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July 13, 2020

28 Comments

Confession time … I literally don’t give a crap what other parents do. At all. I couldn’t care less.

As long as their kid is loved and safe (as most babies I meet are), I’m cool with anything you do. The thing is, there is SO MUCH JUDGEMENT around parenting we all constantly feel like we’re doing the wrong thing.

What I’ve learned is that the choices we make as parents appear to be judgements on other parents. If you breastfeed your kid until they’re three years old, clearly you’re judging anyone who switched to formula at three months. If you put your kid in childcare and return to work ASAP after a kid, well why did you have a kid in the first place if you weren’t going to actually parent them? If you co-sleep, you clearly think sleep training is evil. You must spend a lot of money on ‘the best’ nappies so your kid will sleep through the night – utter rubbish – we use Little One’s and they’re affordable AND awesome.  And so on and so forth.

I think we all need to take a chill pill. Let’s admit that other people’s parenting choices aren’t subliminal messages that we’re doing the wrong thing and realise that there’s no correct way to parent. We all just need to do what works for us and let other people do what works for them.

For everything you get told to do by one health care professional, there’s another that will tell you the exact opposite. For every friend who swears by a particular parenting method, there’s another who swears by the opposite.

It’s extremely confusing.

Here’s a list of crazy contradictions I’ve read/been told in the last year as a parent.

Dummies

Give your kid a dummy, it reduces the risk of SIDS … V … Don’t give your kid a dummy, it’s a negative sleep aid.

Give your kid a dummy, you don’t want them sucking their thumb! … V … Don’t give your kid a dummy, the sucking motion makes them think they’re hungry all the time and they won’t sleep through the night.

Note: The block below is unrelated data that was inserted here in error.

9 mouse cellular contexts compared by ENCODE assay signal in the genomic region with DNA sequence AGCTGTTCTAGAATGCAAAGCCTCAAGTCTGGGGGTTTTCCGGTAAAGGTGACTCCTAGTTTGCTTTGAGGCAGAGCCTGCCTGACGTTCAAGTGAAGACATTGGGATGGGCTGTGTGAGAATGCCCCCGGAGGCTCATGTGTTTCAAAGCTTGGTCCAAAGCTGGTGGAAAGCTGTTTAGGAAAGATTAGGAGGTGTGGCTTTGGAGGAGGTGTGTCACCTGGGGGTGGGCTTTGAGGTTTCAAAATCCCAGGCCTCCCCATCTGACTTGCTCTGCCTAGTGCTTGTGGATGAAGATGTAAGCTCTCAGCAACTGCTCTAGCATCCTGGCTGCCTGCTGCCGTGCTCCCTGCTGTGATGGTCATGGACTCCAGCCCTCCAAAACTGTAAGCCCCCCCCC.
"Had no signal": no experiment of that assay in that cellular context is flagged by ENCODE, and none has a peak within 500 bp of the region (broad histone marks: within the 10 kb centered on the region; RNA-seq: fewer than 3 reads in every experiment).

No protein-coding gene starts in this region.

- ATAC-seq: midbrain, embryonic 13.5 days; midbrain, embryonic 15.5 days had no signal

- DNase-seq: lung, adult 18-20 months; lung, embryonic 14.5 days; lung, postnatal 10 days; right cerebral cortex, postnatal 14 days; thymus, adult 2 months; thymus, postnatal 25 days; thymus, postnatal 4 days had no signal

Co-sleeping

Don’t co-sleep, it’s dangerous and unnecessary … V … Co-sleeping is the norm in many cultures and is perfectly fine if done safely.

Don’t co-sleep, your child will never learn to sleep in their own bed … V … Co-sleeping makes night feeding much more manageable.

Solids

Give your kids puree, it’s a great introduction to food … V … Baby-led wean your child to avoid food issues later in life.

Start your baby on solids at 4 months … V … Start your baby on solids at 6 months.

Start your baby on solids when they show interest in food … V … Never put food in your baby’s mouth, always let them do it themselves.

Never give your baby packet food … V … There are some excellent packet foods with no additives that are great for when you’re travelling.

Sippy cups and water

Hard spout sippy cups are the best. (My maternal health nurse told me this) … V … Soft spout sippy cups are the best. (My friend who is a speech pathologist told me this).

360 sippy cups are the best … V … Leakproof bottles with straws are the best.

Give your baby boiled, cooled water from birth if they seem thirsty … V … Do not give your baby ANYTHING but breast milk until they’re at least 9 months old.

Breastfeeding

Breast is best … V … Fed is best.

Formula is a fantastic option for women who have difficulty/choose not to breastfeed … V … Avoid formula at all costs – you don’t want your baby to breast refuse.

Pump to increase supply … V … You can’t increase your supply by pumping.

Give your baby bottles early on so they can take a bottle for daycare when they’re older … V … Don’t give very young babies bottles – they might prefer it to the breast!

Expressing milk doesn’t have the same benefits as breastfeeding … V … Expressing milk is an excellent option for women who want to breastfeed but might have latching issues.

The world health organisation suggests feeding your child until they’re at least 2 years old … V … If you’re old enough to ask for it, you’re too old to have it.

Childcare

It’s fantastic for your kid’s social development … V … Children in full-time childcare feel abandoned by their parents.

Sleep Training

It’s cruel and harmful to your baby … V … It’s literally the only way you will ever get any sleep.